As I was landing in Juba, the bustling capital of South Sudan, I couldn’t help but reminisce about my days working in Khartoum for the UN Deputy Special Representative of the Secretary General. The war between the North and the South, of what was then, in 2004, still the Sudan, was raging as the peace negotiations were taking place in a plush resort on the shores of Lake Naivasha in Kenya. I was mainly focusing on guaranteeing access to the people of the Nuba Mountains, one of the three fiercely contested areas between Khartoum and the Sudan People’s Liberation Movement/Army (SPLM/SPLA). I was doing my fair share of shuttle diplomacy, going back and forth between the SPLM/SPLA leadership based in Nairobi and the Government of Sudan in Khartoum. At that time, hopes were high that one would soon see the end of decades of a bloody war in Africa’s largest country. The Comprehensive Peace Agreement was finally signed in 2005. In 2011, South Sudanese participated in a referendum and 99 percent voted for independence. South Sudan became the newest country in the world.
 
But what should have been a new era of peace and prosperity quickly turned into a feeling of dejà vu. Dreams were shattered as a new internal violent conflict broke out in December 2013, putting the progress achieved at significant risk and disrupting economic activities and livelihoods.
 
The country is very rich in natural resources, including oil, minerals and fertile arable land. However, with 90 percent of its population earning less than US$1 per day, South Sudan is ranked as one of the poorest countries on the planet. South Sudan remains an undeveloped economy facing important challenges, including high unemployment, weak institutions, illiteracy and political instability. The economic overview of the country by the World Bank suggests that “South Sudan is the most oil-dependent country in the world, with oil accounting for almost the totality of exports, and around 60 percent of its gross domestic product.” The conflict has dramatically affected the production of oil, which has fallen by about 20 percent and is now at about 165,000 barrels per day. This, combined with the sharp global drop in oil prices, has greatly affected the fiscal position of the government.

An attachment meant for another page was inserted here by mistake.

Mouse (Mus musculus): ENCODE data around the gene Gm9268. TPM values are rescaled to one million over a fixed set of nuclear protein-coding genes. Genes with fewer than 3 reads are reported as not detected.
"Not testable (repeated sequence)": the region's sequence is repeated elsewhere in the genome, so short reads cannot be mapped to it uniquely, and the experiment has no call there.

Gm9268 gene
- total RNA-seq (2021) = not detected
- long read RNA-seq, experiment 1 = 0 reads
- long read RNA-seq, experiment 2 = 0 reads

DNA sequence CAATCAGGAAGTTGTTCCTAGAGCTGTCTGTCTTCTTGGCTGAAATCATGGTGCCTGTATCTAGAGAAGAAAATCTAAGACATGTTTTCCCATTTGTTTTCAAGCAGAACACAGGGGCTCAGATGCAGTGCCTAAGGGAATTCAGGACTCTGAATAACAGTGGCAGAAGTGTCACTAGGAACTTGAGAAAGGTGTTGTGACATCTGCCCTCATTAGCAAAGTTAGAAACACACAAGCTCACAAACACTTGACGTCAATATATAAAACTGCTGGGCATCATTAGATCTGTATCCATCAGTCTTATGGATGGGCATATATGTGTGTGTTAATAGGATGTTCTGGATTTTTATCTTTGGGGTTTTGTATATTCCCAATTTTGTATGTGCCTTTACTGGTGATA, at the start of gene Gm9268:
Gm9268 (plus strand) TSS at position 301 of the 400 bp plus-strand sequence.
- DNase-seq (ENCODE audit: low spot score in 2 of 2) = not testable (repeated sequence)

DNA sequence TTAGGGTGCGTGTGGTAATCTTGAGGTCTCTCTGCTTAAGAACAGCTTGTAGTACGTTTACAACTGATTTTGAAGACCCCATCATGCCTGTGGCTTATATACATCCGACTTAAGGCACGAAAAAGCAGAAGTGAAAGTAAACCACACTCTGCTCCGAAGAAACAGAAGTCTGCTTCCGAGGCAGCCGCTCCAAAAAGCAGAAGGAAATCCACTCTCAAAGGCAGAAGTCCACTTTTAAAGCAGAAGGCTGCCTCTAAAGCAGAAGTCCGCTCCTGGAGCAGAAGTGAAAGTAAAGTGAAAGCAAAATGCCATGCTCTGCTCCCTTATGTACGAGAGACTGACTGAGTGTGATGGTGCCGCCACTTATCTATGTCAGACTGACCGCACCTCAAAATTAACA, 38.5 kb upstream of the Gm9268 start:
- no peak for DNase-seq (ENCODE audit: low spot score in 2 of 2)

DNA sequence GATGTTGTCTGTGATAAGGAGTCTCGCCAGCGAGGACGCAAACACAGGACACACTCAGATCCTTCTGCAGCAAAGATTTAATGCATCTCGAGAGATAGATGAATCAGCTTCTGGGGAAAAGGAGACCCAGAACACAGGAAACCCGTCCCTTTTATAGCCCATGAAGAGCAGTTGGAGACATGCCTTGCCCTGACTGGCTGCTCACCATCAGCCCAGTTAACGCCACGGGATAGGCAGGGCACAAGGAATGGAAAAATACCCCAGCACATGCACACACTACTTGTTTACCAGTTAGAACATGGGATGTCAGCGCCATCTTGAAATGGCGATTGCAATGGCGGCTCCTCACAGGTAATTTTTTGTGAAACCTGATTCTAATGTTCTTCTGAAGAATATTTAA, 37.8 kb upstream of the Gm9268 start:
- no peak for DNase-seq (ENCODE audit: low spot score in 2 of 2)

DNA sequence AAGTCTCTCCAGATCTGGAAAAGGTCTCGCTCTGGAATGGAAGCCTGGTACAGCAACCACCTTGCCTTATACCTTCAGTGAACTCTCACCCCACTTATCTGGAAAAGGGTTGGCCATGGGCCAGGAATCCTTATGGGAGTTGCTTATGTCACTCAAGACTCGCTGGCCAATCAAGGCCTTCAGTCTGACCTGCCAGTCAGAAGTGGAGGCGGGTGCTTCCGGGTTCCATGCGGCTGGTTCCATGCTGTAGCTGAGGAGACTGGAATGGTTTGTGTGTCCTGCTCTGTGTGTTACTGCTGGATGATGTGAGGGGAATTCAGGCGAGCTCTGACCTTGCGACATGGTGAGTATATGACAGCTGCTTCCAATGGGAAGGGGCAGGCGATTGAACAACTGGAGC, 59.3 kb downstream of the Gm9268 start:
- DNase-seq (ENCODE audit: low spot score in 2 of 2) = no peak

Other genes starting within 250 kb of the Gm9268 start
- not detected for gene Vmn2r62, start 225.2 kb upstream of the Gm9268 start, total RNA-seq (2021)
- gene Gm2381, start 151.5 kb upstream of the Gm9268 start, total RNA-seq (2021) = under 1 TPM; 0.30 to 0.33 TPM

In such an environment, private sector development is a must, since it has the potential to create market-led jobs and growth. However, private sector growth requires a conducive investment climate and an enabling business environment.
 
South Sudan has made progress in this area, thanks in part to support from the international community, including the World Bank Group. Yet more needs to be done. South Sudan ranks 187th out of the 189 economies in the Doing Business ranking, just ahead of Libya and Eritrea. In addition, among the top constraints reported by firms in the World Bank Group's Enterprise Survey, 68 percent mention political instability and 58 percent cite access to electricity, followed closely by access to land and finance. 

Is Somaliland truly “Open for Business”? Moving past the conventional narrative of a fragile state

Steve Utterwulghe's picture

Somalia has the reputation of being a mysterious and conflict-ridden land. Who hasn’t heard of the infamous “Black Hawk down” episode, the militant group al-Shabaab or the pirates off the Somali coast?
 
But in the northwest corridor of war-ravaged Somalia lies Somaliland, a self-declared independent state that claims to be open for business. Really?
 
It’s easy to dismiss the “open for business” claim by Somaliland’s Ministry of Planning as mere fantasy or wishful thinking. Flying from Nairobi on a painfully slow UN-chartered plane, being greeted at the hotel by Kalashnikov-armed guards, or traveling to your meeting in an armored car is enough to discourage even the most adventurous entrepreneur.
 
At first sight, Somaliland has all the characteristics of a fragile and conflict-affected situation (FCS). However, you never want to judge a book by its cover. In Somaliland, I’d argue that the conventional narrative of fragility needs to be revisited.